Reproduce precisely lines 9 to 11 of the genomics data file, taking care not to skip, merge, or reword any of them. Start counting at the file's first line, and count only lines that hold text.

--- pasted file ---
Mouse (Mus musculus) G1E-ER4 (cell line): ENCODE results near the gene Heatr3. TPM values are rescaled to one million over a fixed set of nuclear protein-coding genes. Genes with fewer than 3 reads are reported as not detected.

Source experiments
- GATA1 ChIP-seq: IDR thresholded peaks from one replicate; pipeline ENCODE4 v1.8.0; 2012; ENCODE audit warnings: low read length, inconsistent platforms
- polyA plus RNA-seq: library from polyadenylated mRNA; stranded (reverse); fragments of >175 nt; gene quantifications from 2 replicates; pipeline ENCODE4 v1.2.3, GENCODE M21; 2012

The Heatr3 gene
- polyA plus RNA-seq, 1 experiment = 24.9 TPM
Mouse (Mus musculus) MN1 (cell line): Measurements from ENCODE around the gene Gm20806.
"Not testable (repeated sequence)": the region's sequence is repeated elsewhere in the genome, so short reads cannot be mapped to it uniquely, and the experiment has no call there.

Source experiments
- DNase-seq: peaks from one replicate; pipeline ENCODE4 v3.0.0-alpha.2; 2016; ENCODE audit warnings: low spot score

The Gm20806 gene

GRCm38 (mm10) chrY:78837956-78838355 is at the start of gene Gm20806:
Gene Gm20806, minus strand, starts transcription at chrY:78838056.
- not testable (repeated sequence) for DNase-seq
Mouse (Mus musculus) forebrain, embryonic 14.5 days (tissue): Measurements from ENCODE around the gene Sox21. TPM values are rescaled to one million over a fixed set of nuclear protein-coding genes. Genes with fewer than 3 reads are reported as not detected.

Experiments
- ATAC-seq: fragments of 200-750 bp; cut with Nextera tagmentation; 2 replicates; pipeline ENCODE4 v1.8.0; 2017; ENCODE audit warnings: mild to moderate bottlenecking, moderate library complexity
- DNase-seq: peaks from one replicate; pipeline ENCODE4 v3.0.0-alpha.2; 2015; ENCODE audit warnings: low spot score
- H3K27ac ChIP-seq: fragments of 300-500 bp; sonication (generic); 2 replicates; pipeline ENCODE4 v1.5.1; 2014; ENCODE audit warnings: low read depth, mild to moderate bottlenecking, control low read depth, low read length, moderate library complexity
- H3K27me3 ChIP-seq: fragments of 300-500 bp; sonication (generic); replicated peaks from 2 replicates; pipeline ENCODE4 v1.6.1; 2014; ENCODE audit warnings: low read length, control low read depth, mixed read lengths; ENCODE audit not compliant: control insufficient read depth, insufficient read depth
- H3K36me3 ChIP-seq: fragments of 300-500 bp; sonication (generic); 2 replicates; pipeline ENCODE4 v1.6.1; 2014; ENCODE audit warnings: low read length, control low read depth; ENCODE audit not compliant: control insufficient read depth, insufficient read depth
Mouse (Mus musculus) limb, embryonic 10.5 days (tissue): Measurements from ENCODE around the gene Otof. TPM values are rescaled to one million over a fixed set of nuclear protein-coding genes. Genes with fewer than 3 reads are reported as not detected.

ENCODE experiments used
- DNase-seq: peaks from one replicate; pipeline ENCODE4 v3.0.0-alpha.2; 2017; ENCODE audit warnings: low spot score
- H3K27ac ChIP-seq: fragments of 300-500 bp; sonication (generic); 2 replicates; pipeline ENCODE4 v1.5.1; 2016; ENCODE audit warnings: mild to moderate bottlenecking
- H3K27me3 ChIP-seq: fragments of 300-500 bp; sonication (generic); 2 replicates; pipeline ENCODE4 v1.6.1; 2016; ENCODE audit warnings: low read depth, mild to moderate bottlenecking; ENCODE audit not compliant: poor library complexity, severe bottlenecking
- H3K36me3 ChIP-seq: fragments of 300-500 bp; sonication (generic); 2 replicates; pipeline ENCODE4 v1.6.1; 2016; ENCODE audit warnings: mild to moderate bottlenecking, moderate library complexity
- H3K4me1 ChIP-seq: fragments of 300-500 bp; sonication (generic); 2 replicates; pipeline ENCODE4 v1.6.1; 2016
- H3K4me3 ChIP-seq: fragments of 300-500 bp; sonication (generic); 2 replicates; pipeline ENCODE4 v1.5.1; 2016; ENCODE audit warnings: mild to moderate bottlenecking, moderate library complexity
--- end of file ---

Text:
Source experiments
- DNase-seq: peaks from one replicate; pipeline ENCODE4 v3.0.0-alpha.2; 2016; ENCODE audit warnings: low spot score

The Gm20806 gene